Cherwell: Getting children and their families active

A team of youth ambassadors led a project in the Oxfordshire district of Cherwell to get children from its most deprived neighbourhoods active. 


A team of youth ambassadors have led a project in the Oxfordshire district of Cherwell to get children from its most deprived neighbourhoods active. Children and their families are invited to take part in 12-week activity programmes before being given discounted access to local leisure services. 

How programme is making ‘huge difference’ 

The FAST (Families Active Sporting Together) programme was launched in 2018 with funding from Sport England. It was initially rolled out in parts of Banbury before being launched in the district’s other two main towns, Bicester and Kidlington, a year later. 

The youth ambassadors run 12-week physical activity sessions for children and their families in schools and community settings. The idea is to get the participants involved in a range of different activities. 

Cherwell District Council Sport and Physical Activity Manager Tom Gubbins said: “We start trying fun, energetic games like dodgeball or capture the flag – things they may not necessarily have tried before and keep going from there. The emphasis is on having fun and doing something for the whole family as well as giving them ideas for how they can keep active in their own time.” 

To aid this, participants are given a FAST card which provides them with access to discounted sessions at partner leisure centres and clubs. This includes access to everything, from £3 family swimming sessions, as opposed to £13, to boxing for £1 rather than £5. The discounted membership continues after they have completed the 12-week physical activity programme, while they are also able to loan sports equipment so they can play games at home. 

Earlier in the pandemic the programme had to adapt with socially-distanced activities taking place in local parks and green spaces. An activity hub was also developed to give families a place to find information and videos from the activators on how to keep active. An app, Street Tag, that had just been launched before the pandemic hit, also proved popular, allowing users to track how much walking, cycling and running they were doing against others in their local areas. 

Now restrictions have ended the programme is back to normal. There are currently 7,000 people involved from more than 2,000 families. The impact of the programme on them is significant. Prior to starting FAST only 15 per cent of families reported being active together five or more times a month, compared to 52 per cent of families afterwards.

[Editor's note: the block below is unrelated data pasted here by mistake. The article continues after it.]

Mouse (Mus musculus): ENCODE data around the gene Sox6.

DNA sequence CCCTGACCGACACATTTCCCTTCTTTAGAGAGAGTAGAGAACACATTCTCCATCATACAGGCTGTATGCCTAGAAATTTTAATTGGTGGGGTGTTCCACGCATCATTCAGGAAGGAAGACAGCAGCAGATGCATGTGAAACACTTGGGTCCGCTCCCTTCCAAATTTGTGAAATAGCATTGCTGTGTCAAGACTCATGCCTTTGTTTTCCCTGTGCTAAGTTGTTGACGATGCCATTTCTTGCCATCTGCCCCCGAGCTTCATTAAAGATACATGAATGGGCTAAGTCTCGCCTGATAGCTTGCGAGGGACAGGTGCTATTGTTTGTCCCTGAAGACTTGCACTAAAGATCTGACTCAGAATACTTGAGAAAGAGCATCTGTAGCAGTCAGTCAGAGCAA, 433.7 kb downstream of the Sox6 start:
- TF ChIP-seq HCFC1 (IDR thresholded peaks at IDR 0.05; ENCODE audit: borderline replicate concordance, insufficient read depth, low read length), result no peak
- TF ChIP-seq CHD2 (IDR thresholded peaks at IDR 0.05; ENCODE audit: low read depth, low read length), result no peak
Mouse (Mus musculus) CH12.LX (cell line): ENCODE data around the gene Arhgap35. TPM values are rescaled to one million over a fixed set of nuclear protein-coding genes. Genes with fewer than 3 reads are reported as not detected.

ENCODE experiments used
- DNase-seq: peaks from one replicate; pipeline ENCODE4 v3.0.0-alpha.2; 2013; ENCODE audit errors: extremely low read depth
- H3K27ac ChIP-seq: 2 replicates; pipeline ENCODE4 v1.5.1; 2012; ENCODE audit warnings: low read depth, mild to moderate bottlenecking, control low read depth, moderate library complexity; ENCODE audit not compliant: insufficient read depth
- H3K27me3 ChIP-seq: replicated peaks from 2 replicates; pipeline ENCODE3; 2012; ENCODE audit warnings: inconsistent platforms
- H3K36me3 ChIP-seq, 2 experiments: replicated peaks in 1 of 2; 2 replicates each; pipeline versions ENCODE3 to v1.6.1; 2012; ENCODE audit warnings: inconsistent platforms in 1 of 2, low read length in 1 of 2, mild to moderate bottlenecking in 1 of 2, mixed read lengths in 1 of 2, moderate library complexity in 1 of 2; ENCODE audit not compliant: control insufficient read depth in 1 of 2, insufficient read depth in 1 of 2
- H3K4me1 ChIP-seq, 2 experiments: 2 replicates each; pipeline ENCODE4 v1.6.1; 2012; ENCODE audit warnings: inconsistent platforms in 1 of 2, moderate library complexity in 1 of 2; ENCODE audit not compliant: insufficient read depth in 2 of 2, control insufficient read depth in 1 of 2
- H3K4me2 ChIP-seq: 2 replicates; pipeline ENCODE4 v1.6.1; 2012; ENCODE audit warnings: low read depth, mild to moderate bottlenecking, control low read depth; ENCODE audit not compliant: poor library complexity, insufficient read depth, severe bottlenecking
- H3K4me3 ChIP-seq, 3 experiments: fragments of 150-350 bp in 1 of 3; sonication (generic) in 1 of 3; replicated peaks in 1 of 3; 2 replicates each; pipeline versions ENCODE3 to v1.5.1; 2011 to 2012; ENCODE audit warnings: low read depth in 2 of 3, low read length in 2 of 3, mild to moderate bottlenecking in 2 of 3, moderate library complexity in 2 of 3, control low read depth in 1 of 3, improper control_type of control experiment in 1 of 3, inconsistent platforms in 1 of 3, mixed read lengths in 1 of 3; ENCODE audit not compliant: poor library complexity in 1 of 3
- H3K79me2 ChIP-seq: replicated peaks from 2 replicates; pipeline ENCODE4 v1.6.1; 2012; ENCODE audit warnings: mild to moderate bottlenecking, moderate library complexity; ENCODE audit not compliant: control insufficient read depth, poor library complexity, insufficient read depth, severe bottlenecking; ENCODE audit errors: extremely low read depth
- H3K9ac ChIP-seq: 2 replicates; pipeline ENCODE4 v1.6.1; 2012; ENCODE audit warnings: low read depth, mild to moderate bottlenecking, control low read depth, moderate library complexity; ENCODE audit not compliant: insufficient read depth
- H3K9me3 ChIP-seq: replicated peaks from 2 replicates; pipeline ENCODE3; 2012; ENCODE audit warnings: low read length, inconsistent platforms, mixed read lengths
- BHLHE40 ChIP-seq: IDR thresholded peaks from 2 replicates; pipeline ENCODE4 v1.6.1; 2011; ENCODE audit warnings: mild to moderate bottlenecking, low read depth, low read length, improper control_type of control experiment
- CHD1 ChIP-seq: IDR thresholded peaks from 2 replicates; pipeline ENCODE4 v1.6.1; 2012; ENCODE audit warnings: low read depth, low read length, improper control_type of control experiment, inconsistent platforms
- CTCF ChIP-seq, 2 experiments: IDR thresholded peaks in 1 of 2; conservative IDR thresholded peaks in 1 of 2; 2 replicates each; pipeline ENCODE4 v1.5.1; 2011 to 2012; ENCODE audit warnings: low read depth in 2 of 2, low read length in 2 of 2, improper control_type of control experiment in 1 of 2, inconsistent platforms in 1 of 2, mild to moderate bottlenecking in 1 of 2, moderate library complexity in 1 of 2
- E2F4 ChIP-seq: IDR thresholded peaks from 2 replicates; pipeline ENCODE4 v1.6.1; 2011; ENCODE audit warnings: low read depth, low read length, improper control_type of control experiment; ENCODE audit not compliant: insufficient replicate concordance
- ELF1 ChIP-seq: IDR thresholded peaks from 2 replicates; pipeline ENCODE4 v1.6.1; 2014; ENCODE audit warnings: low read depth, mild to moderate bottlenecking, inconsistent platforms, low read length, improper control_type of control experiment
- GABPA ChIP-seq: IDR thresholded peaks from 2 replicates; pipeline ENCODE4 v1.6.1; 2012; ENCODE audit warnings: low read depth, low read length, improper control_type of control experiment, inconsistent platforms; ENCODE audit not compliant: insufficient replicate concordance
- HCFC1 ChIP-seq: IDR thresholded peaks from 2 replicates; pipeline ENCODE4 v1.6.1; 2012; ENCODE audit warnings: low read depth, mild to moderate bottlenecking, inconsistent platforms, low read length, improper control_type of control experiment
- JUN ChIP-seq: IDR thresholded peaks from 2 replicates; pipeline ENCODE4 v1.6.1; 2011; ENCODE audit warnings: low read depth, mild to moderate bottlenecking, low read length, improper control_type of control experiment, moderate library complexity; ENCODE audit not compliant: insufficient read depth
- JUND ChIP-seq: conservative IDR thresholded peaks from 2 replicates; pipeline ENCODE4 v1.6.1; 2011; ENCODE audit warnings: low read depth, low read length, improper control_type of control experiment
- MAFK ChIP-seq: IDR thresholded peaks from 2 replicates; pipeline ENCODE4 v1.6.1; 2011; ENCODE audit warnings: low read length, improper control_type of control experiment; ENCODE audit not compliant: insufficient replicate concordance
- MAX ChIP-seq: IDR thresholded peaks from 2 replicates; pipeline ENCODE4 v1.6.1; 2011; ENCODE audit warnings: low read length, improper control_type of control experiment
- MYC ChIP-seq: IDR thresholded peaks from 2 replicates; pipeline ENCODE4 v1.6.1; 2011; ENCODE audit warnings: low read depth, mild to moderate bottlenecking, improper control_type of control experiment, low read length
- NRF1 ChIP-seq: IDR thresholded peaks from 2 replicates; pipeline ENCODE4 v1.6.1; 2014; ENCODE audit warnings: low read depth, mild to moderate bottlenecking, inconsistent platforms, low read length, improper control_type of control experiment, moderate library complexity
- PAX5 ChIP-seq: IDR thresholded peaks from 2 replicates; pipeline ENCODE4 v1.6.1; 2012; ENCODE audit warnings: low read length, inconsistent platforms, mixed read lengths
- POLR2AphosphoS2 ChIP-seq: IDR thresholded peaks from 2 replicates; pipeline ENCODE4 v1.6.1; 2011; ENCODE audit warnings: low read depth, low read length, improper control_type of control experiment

Individual feedback also illustrates the affect. One father who has taken part with his children said it had made a “huge difference” with his children now regular attendees at the local swimming and climbing centres. “In all fairness, we wouldn’t have been able to do Clip n Climb because of the cost – I hear it every week ‘when can we go again daddy?”

Meanwhile, a mother of a five-year-old said taking part in FAST had completely changed her approach to physical activity. “She really enjoys exercising a lot more now when she didn’t really before. She sees it more like playing. The youth activators made it so much fun.”  

Reaching out to the most in need 

But what sets the scheme apart is how it has worked with communities and prioritised targeting the most disadvantaged communities. Nearly a third of participants live in the most deprived wards, while 14 per cent are from BME groups – twice the proportion of the local population that is from an ethnic minority. 

This has been achieved through the way referrals are made and the scheme is promoted. The council works closely with the local housing association, children’s centres and local mosques which refer on the families they work with.  

A postcode filter is also used when the scheme is promoted on social media and through other channels so people applying to take part are filtered out if they are not from the target neighbourhoods. 

Mr Gubbins said: “We have worked very closely with our communities to ensure the support reaches the people who need it the most. Our partners help people they work with apply to get on the programme and help us tailor the programmes to engage everyone. For example, in partnership with the local mosque FAST has delivered female-only private swimming sessions for mothers and children, equipped with female lifeguards and privacy screens.” 

In fact, it has proved so successful that Oxfordshire County Council’s public health team has agreed to start funding the programme and is expanding it out to other parts of the county.  

Director of Public Health Ansaf Azhar said: “We know that access to and the cost of physical activity opportunities can make it difficult for some people to be as active as they would like. FAST has been shown to increase activity among groups who can be the least active and by offering funding we hope that some of the positive elements can be expanded countywide.” 

And Mike Diaper, Sport England’s Executive Director of Children, Young People and Tackling Inactivity, added: “We’re delighted to see the positive impact FAST has had, helping to tackle inequalities and supporting families to get active and build healthy habits.” 

Contact details 

Tom Gubbins, Sport and Physical Activity Manager, Cherwell District Council: tom.gubbins@cherwell-dc.gov.uk